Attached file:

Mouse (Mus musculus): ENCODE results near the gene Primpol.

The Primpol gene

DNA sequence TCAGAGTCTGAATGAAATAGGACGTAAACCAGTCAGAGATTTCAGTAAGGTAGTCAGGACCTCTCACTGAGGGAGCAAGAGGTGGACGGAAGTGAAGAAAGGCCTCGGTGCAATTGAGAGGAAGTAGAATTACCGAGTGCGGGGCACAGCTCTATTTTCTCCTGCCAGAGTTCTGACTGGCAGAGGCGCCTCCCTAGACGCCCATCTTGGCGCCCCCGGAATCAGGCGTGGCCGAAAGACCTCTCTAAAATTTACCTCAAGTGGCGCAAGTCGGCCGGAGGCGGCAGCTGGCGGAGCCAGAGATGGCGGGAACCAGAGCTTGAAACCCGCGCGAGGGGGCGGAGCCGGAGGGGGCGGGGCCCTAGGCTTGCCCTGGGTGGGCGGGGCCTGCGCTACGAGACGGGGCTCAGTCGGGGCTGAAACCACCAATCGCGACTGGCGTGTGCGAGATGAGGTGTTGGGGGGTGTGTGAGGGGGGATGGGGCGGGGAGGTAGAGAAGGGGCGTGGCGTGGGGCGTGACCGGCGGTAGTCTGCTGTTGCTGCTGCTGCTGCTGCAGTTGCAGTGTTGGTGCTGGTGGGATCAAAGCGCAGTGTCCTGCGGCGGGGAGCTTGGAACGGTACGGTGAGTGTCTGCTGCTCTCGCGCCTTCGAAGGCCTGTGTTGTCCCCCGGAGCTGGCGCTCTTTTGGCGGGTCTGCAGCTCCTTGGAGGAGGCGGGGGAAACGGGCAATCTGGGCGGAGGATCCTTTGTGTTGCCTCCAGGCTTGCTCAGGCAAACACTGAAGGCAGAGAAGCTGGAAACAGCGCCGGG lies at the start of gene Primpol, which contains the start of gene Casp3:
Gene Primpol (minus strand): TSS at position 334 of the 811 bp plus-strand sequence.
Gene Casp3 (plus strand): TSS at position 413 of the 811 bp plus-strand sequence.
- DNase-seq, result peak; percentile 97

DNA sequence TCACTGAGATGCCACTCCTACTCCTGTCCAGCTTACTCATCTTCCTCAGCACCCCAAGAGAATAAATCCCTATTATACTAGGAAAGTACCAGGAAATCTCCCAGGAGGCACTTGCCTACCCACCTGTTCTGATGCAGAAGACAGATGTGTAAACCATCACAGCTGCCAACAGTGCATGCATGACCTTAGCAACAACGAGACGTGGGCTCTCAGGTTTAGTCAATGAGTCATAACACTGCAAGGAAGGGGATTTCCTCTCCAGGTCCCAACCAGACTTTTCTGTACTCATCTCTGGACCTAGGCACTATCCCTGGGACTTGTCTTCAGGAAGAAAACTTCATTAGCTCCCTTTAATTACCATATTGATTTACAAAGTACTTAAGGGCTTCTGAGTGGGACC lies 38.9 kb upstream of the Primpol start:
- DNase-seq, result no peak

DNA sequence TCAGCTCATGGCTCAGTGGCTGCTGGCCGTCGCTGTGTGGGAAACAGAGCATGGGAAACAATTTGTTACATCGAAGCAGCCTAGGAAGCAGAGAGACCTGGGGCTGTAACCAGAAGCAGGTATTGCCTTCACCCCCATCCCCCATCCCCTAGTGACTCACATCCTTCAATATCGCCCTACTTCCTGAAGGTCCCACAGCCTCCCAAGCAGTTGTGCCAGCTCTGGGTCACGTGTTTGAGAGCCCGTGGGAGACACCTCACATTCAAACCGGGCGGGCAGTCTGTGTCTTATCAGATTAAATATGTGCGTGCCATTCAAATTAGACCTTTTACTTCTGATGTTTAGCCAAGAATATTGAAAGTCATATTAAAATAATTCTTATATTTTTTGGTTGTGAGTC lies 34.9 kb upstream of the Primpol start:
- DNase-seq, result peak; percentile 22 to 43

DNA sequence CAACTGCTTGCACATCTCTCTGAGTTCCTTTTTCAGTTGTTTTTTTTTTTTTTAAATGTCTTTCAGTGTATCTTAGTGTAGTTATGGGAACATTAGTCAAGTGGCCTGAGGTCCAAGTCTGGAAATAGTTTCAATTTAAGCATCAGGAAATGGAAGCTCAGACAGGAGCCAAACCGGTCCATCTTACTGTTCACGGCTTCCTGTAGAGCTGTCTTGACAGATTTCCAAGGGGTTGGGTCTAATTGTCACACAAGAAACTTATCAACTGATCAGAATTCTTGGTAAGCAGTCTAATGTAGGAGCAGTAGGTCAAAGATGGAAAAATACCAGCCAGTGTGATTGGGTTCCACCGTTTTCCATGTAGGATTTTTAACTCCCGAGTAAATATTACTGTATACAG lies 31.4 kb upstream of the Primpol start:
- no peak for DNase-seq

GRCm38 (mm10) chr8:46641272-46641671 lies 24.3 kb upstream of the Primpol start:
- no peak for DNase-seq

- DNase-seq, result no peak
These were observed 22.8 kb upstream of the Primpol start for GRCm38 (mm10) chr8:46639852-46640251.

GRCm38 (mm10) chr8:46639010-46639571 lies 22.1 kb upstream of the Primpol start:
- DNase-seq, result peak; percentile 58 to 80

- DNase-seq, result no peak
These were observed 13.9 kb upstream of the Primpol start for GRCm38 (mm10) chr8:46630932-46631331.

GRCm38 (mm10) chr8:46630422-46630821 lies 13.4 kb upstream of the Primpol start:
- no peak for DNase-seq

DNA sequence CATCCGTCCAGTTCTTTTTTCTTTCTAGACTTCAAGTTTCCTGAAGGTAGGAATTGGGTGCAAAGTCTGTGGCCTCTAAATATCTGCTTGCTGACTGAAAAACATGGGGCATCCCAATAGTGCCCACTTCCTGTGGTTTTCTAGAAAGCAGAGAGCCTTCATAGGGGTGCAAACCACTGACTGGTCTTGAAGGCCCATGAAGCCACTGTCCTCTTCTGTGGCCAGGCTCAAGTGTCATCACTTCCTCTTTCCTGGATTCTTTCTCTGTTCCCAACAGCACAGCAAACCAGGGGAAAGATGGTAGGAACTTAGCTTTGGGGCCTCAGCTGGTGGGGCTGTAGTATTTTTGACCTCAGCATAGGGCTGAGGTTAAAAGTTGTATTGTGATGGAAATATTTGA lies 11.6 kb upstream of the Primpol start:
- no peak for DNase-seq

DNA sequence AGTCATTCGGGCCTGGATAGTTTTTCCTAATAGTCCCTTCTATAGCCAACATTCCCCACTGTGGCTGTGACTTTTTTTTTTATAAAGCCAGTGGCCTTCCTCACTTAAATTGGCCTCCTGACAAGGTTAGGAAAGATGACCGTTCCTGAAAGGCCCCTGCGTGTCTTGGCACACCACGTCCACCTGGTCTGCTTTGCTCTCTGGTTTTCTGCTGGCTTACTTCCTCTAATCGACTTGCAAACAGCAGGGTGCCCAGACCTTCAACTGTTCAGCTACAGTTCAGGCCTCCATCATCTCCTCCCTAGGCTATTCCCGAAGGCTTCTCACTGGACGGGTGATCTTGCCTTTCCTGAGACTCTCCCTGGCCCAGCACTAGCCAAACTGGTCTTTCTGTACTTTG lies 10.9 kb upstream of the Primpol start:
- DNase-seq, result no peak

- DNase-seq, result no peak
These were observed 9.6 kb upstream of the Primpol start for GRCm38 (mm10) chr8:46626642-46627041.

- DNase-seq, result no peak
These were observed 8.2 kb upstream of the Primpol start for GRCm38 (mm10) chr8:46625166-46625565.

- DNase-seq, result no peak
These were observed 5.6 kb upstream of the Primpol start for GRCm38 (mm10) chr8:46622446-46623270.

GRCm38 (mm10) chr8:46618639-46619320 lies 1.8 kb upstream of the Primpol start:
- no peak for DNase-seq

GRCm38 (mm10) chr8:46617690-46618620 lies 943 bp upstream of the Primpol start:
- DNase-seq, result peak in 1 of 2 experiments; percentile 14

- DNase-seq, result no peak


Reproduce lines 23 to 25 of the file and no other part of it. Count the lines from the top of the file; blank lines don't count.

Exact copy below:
DNA sequence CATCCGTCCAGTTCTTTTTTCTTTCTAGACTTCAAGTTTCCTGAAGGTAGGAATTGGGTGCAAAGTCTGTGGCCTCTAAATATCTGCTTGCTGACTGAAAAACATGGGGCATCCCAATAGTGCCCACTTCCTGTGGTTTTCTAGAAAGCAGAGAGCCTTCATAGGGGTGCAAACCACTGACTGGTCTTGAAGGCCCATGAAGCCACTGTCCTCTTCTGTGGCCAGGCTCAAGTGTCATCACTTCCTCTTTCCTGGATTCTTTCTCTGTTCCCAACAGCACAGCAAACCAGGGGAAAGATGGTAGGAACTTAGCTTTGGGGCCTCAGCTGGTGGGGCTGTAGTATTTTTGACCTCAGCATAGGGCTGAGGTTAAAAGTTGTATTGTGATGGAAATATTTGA lies 11.6 kb upstream of the Primpol start:
- no peak for DNase-seq

DNA sequence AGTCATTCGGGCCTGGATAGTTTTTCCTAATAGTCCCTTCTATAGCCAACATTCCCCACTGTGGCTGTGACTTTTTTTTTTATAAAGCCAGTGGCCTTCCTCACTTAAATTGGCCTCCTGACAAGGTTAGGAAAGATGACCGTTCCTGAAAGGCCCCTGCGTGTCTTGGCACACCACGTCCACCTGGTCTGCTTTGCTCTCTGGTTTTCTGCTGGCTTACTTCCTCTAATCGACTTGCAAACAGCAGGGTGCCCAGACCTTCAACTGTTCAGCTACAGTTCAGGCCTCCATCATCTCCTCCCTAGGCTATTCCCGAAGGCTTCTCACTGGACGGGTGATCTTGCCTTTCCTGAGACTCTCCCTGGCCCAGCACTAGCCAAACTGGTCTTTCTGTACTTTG lies 10.9 kb upstream of the Primpol start: